Now, I'm sure that you're all sensibly busying yourselves with making music, so your lives are, frankly, too short to be sifting through more than a half a million words of interviews. Therefore, I'm going to try to digest what I've discovered during this process for the benefit of those less sad than me! I'm not about to dictate which technique is 'best', though, because if reading this many interviews has taught me anything it is that people will always disagree on what constitutes a great sound. Instead I've recorded a number of different audio examples to allow you to judge for yourselves, just as I did, which techniques are likely to make a real difference to your own productions. I've peppered this article with a number of boxes giving details of these files.
This guitar also features Epiphone’s patented Locktone Tune-O-Matic Bridge and stop bar tailpiece for serving the easiest string changes and increased sustain. It comes with master volume and master tone controls along with the long-lasting 3-way pickup selector for a bold and controllable performance. The most exclusive feature added by Epiphone is that by pushing a button you can mute all the outputs to add more rock and roll to your performance.
Effects are fun, and can make mixing a more creative process, but it's worth bearing in mind that they won't help in situations where the basic principles of recording have been ignored! Used with care, effects can help turn a good mix into a great one, but they are seldom successful in covering up other problems. It is also very easy to over-use them — sometimes their most valuable control is the bypass button, and it is certainly worth learning to use the basic effects well before throwing lots of complicated tricks at your sound. As long as you let your ears decide what is right, you should be OK, and a little critical listening to your favourite records will give you a feel for what works and what doesn't. 
Collectors grade 1964 Harmony H-59 Rocket near mint condition. These guitars are so hard to find in this excellent condition. This one is a 9 out of 10. Great action, straight neck, Gold Foil Pickups, and that rocket look too. She has a few very small edge nicks on rear of headstock, a few slight tiny cracks on center of back in grain, and one small edge ding. Also some very slight age checking but this guitar looks great! All are nothing to be alarmed about and not obvious when looking at guitar. This is the finest example of an H-59 we ever came across. Guitar is completely original with great color and grain. Comes with chipboard period case. Just reduced to $1,299.99 complete.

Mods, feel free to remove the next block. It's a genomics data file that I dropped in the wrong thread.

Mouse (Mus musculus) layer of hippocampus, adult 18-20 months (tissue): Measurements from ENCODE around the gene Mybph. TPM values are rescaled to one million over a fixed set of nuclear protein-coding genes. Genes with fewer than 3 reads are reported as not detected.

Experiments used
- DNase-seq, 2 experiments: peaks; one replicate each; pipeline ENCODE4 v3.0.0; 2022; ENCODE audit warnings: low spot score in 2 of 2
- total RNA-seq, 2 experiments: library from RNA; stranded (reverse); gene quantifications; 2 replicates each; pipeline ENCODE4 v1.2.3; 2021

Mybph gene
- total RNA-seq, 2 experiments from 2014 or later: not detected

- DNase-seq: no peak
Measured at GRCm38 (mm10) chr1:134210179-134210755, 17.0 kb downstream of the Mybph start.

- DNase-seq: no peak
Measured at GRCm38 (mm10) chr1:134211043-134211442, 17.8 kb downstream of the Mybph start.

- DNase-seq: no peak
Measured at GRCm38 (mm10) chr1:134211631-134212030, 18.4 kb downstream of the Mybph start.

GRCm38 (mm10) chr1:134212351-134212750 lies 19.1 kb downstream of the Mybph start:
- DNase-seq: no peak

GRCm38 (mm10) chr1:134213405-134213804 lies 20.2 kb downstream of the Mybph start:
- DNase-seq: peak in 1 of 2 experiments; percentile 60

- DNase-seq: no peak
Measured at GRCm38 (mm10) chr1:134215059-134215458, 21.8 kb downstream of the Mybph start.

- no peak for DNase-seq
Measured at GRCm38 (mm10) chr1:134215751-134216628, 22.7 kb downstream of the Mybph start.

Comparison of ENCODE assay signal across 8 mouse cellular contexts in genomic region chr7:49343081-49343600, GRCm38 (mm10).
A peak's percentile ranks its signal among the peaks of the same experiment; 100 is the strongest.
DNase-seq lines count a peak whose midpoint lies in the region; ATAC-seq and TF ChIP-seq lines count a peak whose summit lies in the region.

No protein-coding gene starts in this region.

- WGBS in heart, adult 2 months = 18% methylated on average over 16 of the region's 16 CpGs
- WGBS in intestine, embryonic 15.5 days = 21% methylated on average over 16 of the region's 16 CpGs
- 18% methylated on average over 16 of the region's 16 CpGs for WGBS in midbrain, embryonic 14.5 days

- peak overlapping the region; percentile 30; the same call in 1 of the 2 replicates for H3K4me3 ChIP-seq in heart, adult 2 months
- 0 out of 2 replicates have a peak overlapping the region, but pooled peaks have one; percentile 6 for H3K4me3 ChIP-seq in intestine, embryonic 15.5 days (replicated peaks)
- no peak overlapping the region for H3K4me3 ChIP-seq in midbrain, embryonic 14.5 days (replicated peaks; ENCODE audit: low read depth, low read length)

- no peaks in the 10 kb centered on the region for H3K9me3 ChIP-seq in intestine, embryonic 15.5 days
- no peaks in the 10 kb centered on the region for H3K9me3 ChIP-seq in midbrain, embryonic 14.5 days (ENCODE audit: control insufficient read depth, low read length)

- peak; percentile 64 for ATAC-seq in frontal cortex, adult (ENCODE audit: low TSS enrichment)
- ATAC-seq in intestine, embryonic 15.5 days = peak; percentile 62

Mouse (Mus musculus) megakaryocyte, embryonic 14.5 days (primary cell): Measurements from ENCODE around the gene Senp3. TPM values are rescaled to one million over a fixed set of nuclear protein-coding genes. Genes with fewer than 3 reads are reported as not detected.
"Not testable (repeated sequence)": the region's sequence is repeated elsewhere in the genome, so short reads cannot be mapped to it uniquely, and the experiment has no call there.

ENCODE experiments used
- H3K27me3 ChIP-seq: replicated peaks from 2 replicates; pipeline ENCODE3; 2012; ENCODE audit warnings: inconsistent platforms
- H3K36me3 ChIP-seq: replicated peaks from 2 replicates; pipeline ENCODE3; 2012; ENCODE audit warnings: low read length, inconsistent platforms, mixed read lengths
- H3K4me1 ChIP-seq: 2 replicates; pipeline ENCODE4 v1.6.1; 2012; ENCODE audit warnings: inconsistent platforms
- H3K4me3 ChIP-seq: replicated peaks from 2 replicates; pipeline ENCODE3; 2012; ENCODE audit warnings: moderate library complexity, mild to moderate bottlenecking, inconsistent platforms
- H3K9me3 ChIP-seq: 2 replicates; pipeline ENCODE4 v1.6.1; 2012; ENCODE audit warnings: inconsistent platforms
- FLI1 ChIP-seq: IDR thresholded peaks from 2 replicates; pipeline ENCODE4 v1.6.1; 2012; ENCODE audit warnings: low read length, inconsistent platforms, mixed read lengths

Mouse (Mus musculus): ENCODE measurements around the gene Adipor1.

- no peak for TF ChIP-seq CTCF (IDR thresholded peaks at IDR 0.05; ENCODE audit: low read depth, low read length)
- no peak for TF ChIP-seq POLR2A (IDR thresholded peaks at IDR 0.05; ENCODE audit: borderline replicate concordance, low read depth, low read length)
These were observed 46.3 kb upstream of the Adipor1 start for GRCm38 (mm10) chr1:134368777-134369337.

As the title suggests, solid body electric guitars don't have a chamber or hole the way that an acoustic guitar does; instead, they're made of solid wood. These are the most common type of guitars that you’ll find in shops or online stores. They're perfect for a wide range of musical situations. These guitars rely on the wood quality and their components to output sound. Below we’ll highlight four famous types of solid body guitars.
I took a guitar to this great place to have new strings put on it. I explained to the owner that the guitar belonged to my son who had been killed in a car accident. I was donating the guitar to a pro...gram called SOAR. A program for veterans to learn to play. They are a therapy type program for any veterans. Thank you for the help I received to be able to give this guitar to this worthy program. They are great people in the guitar store. See More
Fun !...so fun...I like the game it was worth waiting a couple years for it and I like the fact that even though I preordered it when I first got my xbox one to Best Buy they still gave me all the points for my xbox and the game so I recommend it to a friend and I'm glad that I finally got the Xbox one and the game came out to play it...IF YOU ARE A DIE HARD FAN OF HALO YOU WILL GIVE IT A 5, IF YOU ARE REALISTIC YOU WILL GO WITH A 4, NOT TOO MUCH HAS CHANGED A FEW NEW SUITS AND COLORS FOR YOUR SOLDIER, STORY IS GREAT LIKE ALWAYS, AND LIKE ALWAYS ALOT OF GRINDING ON EVERY LEVEL, IT DOES NOT BRING ANYTHING NEW ON THE 1 PLAYER SIDE,MULTIPLAYER HAS PLENTY NEW FEATURES,AS A FAN OF HALO, I MUST HAVE IT IN MY COLLECTION AND YOU MUST TOO!
1950s: occasional Adirondack red spruce. In 1952 or 1953, rumor has it Martin bought a large supply of Engelmann spruce from government surplus. Though Martin preferred Adirondack Red Spruce, it was no longer available after the mid-1940s because all of the large trees had been decimated. Martin would have liked to switch from Sitka to Engelmann because he felt that Engelmann was closer to Adi Red Spruce than Sitka was. He could not however find anyone who was cutting Engelmann commercially, so they went back to Sitka.